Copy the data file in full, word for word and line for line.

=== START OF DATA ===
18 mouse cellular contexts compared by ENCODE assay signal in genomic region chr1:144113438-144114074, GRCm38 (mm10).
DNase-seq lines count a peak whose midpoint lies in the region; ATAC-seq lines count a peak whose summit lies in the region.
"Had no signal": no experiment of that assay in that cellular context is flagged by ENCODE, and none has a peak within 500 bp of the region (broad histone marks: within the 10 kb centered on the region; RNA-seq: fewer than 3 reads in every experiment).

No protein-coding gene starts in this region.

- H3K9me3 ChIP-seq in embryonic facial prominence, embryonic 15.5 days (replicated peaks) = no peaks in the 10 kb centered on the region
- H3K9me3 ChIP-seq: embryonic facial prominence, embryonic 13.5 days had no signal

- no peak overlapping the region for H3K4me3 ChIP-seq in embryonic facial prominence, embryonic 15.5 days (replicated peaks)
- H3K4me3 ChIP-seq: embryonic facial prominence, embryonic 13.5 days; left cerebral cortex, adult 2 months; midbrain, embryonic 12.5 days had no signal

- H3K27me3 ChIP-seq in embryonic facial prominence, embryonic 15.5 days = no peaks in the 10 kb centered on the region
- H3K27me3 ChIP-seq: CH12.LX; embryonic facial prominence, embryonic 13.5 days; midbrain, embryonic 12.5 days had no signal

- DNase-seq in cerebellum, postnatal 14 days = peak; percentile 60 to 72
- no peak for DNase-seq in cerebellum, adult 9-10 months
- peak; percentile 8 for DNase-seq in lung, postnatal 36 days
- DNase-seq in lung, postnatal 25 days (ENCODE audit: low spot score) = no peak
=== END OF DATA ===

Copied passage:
18 mouse cellular contexts compared by ENCODE assay signal in genomic region chr1:144113438-144114074, GRCm38 (mm10).
DNase-seq lines count a peak whose midpoint lies in the region; ATAC-seq lines count a peak whose summit lies in the region.
"Had no signal": no experiment of that assay in that cellular context is flagged by ENCODE, and none has a peak within 500 bp of the region (broad histone marks: within the 10 kb centered on the region; RNA-seq: fewer than 3 reads in every experiment).

No protein-coding gene starts in this region.

- H3K9me3 ChIP-seq in embryonic facial prominence, embryonic 15.5 days (replicated peaks) = no peaks in the 10 kb centered on the region
- H3K9me3 ChIP-seq: embryonic facial prominence, embryonic 13.5 days had no signal

- no peak overlapping the region for H3K4me3 ChIP-seq in embryonic facial prominence, embryonic 15.5 days (replicated peaks)
- H3K4me3 ChIP-seq: embryonic facial prominence, embryonic 13.5 days; left cerebral cortex, adult 2 months; midbrain, embryonic 12.5 days had no signal

- H3K27me3 ChIP-seq in embryonic facial prominence, embryonic 15.5 days = no peaks in the 10 kb centered on the region
- H3K27me3 ChIP-seq: CH12.LX; embryonic facial prominence, embryonic 13.5 days; midbrain, embryonic 12.5 days had no signal

- DNase-seq in cerebellum, postnatal 14 days = peak; percentile 60 to 72
- no peak for DNase-seq in cerebellum, adult 9-10 months
- peak; percentile 8 for DNase-seq in lung, postnatal 36 days
- DNase-seq in lung, postnatal 25 days (ENCODE audit: low spot score) = no peak